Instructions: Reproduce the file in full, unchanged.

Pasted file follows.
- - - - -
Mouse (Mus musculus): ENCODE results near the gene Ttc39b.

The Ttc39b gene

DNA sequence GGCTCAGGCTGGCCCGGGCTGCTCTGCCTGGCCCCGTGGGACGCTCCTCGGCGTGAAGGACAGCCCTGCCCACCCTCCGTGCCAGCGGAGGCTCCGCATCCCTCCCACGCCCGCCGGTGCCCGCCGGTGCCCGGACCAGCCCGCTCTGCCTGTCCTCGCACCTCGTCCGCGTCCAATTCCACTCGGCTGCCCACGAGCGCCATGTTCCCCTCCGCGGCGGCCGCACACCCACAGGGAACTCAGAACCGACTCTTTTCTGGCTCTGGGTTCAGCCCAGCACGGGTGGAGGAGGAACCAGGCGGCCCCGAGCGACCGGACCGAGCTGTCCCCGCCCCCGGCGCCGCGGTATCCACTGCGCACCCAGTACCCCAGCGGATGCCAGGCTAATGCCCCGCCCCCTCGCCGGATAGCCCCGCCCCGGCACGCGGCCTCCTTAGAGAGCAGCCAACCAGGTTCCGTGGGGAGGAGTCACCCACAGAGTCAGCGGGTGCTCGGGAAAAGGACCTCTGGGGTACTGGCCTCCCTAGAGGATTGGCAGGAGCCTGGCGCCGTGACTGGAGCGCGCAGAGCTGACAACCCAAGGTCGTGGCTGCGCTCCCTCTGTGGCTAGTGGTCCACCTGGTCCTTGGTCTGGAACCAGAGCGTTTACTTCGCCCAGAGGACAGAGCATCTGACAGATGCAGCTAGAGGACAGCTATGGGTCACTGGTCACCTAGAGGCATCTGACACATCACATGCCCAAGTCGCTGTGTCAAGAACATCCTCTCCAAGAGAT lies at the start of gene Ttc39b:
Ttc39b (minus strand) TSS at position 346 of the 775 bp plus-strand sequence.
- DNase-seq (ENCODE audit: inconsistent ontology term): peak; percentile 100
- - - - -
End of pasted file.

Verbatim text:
Mouse (Mus musculus): ENCODE results near the gene Ttc39b.

The Ttc39b gene

DNA sequence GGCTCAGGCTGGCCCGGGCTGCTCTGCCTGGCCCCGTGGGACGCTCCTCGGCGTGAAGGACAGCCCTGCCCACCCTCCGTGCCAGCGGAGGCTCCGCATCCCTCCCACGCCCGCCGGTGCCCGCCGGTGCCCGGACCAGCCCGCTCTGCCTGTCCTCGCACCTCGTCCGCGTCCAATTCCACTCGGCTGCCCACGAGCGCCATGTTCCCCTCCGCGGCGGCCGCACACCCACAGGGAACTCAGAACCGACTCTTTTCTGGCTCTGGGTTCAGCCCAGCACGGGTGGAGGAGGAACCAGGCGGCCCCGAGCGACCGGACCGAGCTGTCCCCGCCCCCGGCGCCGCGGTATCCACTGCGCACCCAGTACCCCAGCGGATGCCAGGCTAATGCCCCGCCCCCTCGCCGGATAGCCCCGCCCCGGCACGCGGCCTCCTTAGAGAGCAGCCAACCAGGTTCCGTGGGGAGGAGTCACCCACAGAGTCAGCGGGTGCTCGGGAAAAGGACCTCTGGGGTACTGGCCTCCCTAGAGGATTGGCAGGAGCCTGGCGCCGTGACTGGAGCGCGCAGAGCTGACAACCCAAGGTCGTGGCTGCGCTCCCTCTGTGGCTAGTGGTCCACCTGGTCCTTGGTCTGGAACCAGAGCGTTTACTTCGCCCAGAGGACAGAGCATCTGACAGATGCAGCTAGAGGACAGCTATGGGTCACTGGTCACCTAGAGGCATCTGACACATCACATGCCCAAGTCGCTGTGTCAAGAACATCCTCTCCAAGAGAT lies at the start of gene Ttc39b:
Ttc39b (minus strand) TSS at position 346 of the 775 bp plus-strand sequence.
- DNase-seq (ENCODE audit: inconsistent ontology term): peak; percentile 100